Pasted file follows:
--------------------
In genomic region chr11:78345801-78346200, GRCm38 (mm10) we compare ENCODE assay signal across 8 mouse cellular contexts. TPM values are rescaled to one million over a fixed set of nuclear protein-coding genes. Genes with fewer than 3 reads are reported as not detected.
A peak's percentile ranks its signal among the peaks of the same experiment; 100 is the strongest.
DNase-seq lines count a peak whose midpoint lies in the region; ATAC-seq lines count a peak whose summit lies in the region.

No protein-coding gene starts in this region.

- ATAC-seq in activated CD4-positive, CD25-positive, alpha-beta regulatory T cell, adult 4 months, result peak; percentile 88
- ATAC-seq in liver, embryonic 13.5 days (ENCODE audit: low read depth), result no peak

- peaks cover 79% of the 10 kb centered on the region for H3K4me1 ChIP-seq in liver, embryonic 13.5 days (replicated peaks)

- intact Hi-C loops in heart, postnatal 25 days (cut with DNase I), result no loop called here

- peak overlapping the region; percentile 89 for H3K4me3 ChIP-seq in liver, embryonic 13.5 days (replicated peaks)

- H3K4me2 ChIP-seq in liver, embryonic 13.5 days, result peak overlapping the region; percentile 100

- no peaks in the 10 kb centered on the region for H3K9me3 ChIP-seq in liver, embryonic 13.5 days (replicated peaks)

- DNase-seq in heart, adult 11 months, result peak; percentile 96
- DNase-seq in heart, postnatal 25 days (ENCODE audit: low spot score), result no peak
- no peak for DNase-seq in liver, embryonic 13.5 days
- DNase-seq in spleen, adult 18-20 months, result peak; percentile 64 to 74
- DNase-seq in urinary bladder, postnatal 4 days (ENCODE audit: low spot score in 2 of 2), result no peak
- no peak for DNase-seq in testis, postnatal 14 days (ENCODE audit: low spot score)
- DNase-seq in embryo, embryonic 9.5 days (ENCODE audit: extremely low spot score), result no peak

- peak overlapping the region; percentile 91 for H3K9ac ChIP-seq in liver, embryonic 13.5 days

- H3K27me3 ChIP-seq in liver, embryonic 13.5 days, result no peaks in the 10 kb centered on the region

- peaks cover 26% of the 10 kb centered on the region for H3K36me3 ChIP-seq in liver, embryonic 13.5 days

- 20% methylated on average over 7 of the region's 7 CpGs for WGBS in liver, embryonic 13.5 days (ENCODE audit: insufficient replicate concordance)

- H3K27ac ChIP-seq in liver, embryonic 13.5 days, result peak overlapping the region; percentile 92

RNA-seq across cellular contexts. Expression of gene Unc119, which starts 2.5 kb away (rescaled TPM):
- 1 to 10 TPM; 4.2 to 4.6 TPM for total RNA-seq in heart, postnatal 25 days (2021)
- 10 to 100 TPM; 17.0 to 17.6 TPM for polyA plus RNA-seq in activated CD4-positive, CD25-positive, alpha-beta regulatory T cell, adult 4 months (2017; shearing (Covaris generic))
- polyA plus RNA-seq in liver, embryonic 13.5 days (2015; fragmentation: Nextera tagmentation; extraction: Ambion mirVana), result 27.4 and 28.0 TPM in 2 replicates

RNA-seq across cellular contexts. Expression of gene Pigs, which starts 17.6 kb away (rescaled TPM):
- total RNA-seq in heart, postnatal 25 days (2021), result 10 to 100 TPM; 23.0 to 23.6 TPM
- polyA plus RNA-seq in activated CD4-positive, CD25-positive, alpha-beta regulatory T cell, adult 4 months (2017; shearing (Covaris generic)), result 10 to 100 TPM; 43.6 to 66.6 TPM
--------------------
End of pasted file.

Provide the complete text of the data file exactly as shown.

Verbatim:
In genomic region chr11:78345801-78346200, GRCm38 (mm10) we compare ENCODE assay signal across 8 mouse cellular contexts. TPM values are rescaled to one million over a fixed set of nuclear protein-coding genes. Genes with fewer than 3 reads are reported as not detected.
A peak's percentile ranks its signal among the peaks of the same experiment; 100 is the strongest.
DNase-seq lines count a peak whose midpoint lies in the region; ATAC-seq lines count a peak whose summit lies in the region.

No protein-coding gene starts in this region.

- ATAC-seq in activated CD4-positive, CD25-positive, alpha-beta regulatory T cell, adult 4 months, result peak; percentile 88
- ATAC-seq in liver, embryonic 13.5 days (ENCODE audit: low read depth), result no peak

- peaks cover 79% of the 10 kb centered on the region for H3K4me1 ChIP-seq in liver, embryonic 13.5 days (replicated peaks)

- intact Hi-C loops in heart, postnatal 25 days (cut with DNase I), result no loop called here

- peak overlapping the region; percentile 89 for H3K4me3 ChIP-seq in liver, embryonic 13.5 days (replicated peaks)

- H3K4me2 ChIP-seq in liver, embryonic 13.5 days, result peak overlapping the region; percentile 100

- no peaks in the 10 kb centered on the region for H3K9me3 ChIP-seq in liver, embryonic 13.5 days (replicated peaks)

- DNase-seq in heart, adult 11 months, result peak; percentile 96
- DNase-seq in heart, postnatal 25 days (ENCODE audit: low spot score), result no peak
- no peak for DNase-seq in liver, embryonic 13.5 days
- DNase-seq in spleen, adult 18-20 months, result peak; percentile 64 to 74
- DNase-seq in urinary bladder, postnatal 4 days (ENCODE audit: low spot score in 2 of 2), result no peak
- no peak for DNase-seq in testis, postnatal 14 days (ENCODE audit: low spot score)
- DNase-seq in embryo, embryonic 9.5 days (ENCODE audit: extremely low spot score), result no peak

- peak overlapping the region; percentile 91 for H3K9ac ChIP-seq in liver, embryonic 13.5 days

- H3K27me3 ChIP-seq in liver, embryonic 13.5 days, result no peaks in the 10 kb centered on the region

- peaks cover 26% of the 10 kb centered on the region for H3K36me3 ChIP-seq in liver, embryonic 13.5 days

- 20% methylated on average over 7 of the region's 7 CpGs for WGBS in liver, embryonic 13.5 days (ENCODE audit: insufficient replicate concordance)

- H3K27ac ChIP-seq in liver, embryonic 13.5 days, result peak overlapping the region; percentile 92

RNA-seq across cellular contexts. Expression of gene Unc119, which starts 2.5 kb away (rescaled TPM):
- 1 to 10 TPM; 4.2 to 4.6 TPM for total RNA-seq in heart, postnatal 25 days (2021)
- 10 to 100 TPM; 17.0 to 17.6 TPM for polyA plus RNA-seq in activated CD4-positive, CD25-positive, alpha-beta regulatory T cell, adult 4 months (2017; shearing (Covaris generic))
- polyA plus RNA-seq in liver, embryonic 13.5 days (2015; fragmentation: Nextera tagmentation; extraction: Ambion mirVana), result 27.4 and 28.0 TPM in 2 replicates

RNA-seq across cellular contexts. Expression of gene Pigs, which starts 17.6 kb away (rescaled TPM):
- total RNA-seq in heart, postnatal 25 days (2021), result 10 to 100 TPM; 23.0 to 23.6 TPM
- polyA plus RNA-seq in activated CD4-positive, CD25-positive, alpha-beta regulatory T cell, adult 4 months (2017; shearing (Covaris generic)), result 10 to 100 TPM; 43.6 to 66.6 TPM